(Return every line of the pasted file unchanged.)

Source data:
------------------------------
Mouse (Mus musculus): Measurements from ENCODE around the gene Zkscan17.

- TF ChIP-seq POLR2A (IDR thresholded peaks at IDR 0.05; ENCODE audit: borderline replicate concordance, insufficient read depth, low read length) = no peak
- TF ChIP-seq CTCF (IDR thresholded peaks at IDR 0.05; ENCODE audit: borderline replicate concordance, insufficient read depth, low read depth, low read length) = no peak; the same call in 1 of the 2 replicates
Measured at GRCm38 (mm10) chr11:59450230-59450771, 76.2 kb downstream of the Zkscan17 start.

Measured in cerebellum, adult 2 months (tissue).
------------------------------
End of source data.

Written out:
Mouse (Mus musculus): Measurements from ENCODE around the gene Zkscan17.

- TF ChIP-seq POLR2A (IDR thresholded peaks at IDR 0.05; ENCODE audit: borderline replicate concordance, insufficient read depth, low read length) = no peak
- TF ChIP-seq CTCF (IDR thresholded peaks at IDR 0.05; ENCODE audit: borderline replicate concordance, insufficient read depth, low read depth, low read length) = no peak; the same call in 1 of the 2 replicates
Measured at GRCm38 (mm10) chr11:59450230-59450771, 76.2 kb downstream of the Zkscan17 start.

Measured in cerebellum, adult 2 months (tissue).